Bed Bath & Beyond, Walgreens and PetSmart are among the retailers selling through Google’s voice-activated devices.
(Page 2 of 3)
When the ticket is $7,000 and the product weighs a ton, shoppers want to see the merchandise before ordering a gazebo kit online. To make the selection easier, CedarStore.com, a web retailer of cedar and related wood products, created GazeboCreations.com. On the site, CedarStore.com also built a “Gazebo Wizard” that streamlines the complicated job of shopping for a gazebo into a three-step process. With the wizard tool, shoppers first pick a style, select the desired type of roof and building materials, and then size a gazebo. The internally designed wizard from CedarStore.com also lets shoppers add, remove or upgrade various options and images as they customize their selection. “We’ve tried to take a very complex buying process and make it simple,” says CedarStore.com president Tim McTighe.
“Purchasing window treatments can be scary for people,” says Eric Long, senior manager, e-business, at Levolor.com. So Levolor makes it easy for online shoppers to pick out and buy the blinds, drapes or other treatments that best fit their windows-and the rooms those windows are in. On Levolor.com’s home page, visitors can click fast-loading images to browse for decorating ideas, enter sections that offer detailed measurement instructions, and click to a product configurator to customize treatments by type, style, color and operating features. Shoppers can quickly change colors on sample walls and window frames as well as selected window treatments to see how products will appear in a variety of decorating arrangements. In all, Levolor.com makes buying window treatments not so scary.
Lovesac Alternative Furniture Co. is selling something new-and uses its web site, Lovesac.com, to introduce its product, the lovesac. It’s a kind of bean-bag chair that’s filled with a material called DuraFoam that the store and web retailer guarantees will never go flat or rupture. Lovesac.com provides a wealth of photographs of the company’s products in home settings, as well as videos. The site provides detailed information about its products, and offers a wish list, gift registry and customer reviews. There’s also a room planner that lets visitors select the color they want, then move products onto a grid to see how Lovesac chairs, sectionals, pillows and ottomans will fit into their homes. That feature will be more customizable on a new e-commerce platform coming next year.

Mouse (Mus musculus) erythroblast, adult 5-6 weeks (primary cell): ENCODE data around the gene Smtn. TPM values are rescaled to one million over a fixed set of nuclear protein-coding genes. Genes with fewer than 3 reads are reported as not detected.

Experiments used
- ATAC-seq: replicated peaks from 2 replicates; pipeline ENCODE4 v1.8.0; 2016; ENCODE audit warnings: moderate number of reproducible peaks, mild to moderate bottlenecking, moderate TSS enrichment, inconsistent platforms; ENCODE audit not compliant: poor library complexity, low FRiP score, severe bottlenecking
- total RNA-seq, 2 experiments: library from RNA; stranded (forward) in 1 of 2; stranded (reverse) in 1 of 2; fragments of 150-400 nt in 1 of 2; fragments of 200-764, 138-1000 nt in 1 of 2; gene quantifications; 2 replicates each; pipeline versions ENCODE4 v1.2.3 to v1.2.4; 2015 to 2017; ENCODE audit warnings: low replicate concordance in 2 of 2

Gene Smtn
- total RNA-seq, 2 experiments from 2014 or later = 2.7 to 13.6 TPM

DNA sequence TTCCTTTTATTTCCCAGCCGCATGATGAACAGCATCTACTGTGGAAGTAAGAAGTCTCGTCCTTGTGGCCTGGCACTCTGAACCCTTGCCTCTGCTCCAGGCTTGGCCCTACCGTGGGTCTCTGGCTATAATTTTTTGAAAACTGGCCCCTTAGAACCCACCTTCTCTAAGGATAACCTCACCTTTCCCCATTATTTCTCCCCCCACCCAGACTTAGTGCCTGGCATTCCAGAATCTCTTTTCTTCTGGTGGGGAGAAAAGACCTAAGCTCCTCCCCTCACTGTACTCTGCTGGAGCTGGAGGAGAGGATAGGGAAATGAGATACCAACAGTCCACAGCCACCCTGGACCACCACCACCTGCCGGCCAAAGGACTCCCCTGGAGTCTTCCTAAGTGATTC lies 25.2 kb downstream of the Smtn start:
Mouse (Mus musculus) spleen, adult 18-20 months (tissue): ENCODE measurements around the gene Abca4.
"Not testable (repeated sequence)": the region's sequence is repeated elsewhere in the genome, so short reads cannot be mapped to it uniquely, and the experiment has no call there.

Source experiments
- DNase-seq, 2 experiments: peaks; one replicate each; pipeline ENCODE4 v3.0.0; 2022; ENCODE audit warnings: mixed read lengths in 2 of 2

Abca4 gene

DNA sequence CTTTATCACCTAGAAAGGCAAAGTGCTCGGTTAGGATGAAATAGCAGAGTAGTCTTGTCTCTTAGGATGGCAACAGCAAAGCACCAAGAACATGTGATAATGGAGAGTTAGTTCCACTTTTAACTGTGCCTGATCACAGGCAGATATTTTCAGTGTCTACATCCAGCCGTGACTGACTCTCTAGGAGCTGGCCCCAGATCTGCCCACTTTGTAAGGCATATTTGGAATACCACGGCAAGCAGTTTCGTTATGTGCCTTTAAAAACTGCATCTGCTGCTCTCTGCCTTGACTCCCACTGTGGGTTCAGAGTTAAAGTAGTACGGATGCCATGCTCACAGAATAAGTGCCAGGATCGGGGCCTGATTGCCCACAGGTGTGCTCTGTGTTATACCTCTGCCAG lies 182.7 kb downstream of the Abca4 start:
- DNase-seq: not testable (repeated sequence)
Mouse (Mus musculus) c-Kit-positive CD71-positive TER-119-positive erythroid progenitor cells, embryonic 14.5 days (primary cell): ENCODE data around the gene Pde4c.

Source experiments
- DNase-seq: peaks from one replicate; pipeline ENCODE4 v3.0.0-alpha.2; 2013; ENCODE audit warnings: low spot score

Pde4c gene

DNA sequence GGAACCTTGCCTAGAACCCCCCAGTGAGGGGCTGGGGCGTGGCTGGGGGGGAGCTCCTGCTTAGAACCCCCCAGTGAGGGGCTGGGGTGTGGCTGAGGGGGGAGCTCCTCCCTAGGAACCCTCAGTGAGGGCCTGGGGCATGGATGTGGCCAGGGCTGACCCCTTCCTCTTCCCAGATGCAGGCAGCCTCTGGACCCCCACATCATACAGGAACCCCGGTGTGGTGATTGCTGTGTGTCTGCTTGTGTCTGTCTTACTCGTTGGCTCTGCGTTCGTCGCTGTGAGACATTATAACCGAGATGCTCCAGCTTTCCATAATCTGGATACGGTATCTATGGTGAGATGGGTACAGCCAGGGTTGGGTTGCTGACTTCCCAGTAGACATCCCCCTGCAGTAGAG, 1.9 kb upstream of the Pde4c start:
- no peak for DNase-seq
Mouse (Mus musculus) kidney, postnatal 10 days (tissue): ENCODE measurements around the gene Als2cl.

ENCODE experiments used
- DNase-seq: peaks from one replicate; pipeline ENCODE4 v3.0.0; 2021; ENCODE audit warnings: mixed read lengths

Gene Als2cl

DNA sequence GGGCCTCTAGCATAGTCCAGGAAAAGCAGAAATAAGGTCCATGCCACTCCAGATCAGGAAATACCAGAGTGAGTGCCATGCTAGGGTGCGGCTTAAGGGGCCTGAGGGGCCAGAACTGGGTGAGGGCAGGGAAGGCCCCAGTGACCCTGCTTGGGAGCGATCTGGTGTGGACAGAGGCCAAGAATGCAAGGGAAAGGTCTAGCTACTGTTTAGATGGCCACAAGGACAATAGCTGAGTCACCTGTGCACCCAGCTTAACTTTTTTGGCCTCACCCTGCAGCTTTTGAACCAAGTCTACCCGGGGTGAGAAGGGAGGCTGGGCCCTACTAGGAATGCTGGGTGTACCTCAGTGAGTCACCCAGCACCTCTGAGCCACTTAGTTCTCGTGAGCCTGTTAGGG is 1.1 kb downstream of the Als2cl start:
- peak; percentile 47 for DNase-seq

OneKings Lane.com is among the growing list of e-commerce sites that allow registered shoppers to buy excess high-end merchandise, in this case housewares and home furnishings. Membership is free. Such private sales protect the images of top-of-the-line brands that don’t like to publicize discounts, while limiting objections from stores that sell those brands. Each week the site launches two or three sales events and each is live for three days. Successful sales often are repeated within a few months. Members can view a calendar of upcoming sales events by date and brand. Co-founder Alison Pincus explains that “photos are very much a focal point of product pages and our home page.” And the e-retailer recently launched a gift card program aimed at those shopping for holiday or wedding gifts.
For the owner of a 1912 Craftsman bungalow, few things motivate home improvements like seeing how another owner solved the same design problem he has. Expand the concept to other home styles, put it online and you have the Projects Blog at the web site of Rejuvenation Hardware. Viewing posted photos, visitors follow the progress of actual home restorations that feature Rejuvenation’s period-style light fixtures, offer advice or find ideas. The site also features a customization tool that lets shoppers select fixture options. As options are selected, a dynamic rendering shows customers what they’re ordering. Tying images of customer’s selections to the shopping cart has reduced abandonment. Together, the blog and customization tool help customers connect with the right product and with each other.
Restoring old homes and furniture can require a lot of motivation, painstaking attention to detail, and patience and luck in finding the right materials. VanDykes.com, the e-commerce site of Van Dyke’s Restorers, a unit of Cabela’s Inc., provides a place that supports all three of these requirements. For motivation, even etched doorknobs are embellished in intricate high-resolution images. For details, Van Dyke’s makes it easy to search for architectural styles such as the several colors and metal varieties of antique tin ceilings. And for hard-to-find products, it offers useful features like its Boring Search tool for finding replacement cabinet handles based on the distance between the screw holes bored in cabinetry. VanDykes.com, it’s fair to say, restores the spirit of the restorer.
The Heavenly Bed that the Westin hotel chain introduced in 1999 was custom designed to impart a sense of luxury, with layer upon layer of sheets, blankets and duvet covers, and piles of pillows. Westin, part of Starwood Hotels and Resorts Inc., began selling it online, and this spring, for the bed’s 10th anniversary, redesigned its site to merchandise the bed in a more compelling way. Mousing over each element of the bed fills it with color and highlights nearby text that links to more information about the item. It’s also now easier to buy it all, and live chat provides fast answers to customer questions. Conversion rate is up, and time on site is down, a sign customers are finding it easier to bring the Heavenly Bed home, says Alyssa Waxenberg, senior director at Westin Interactive Marketing.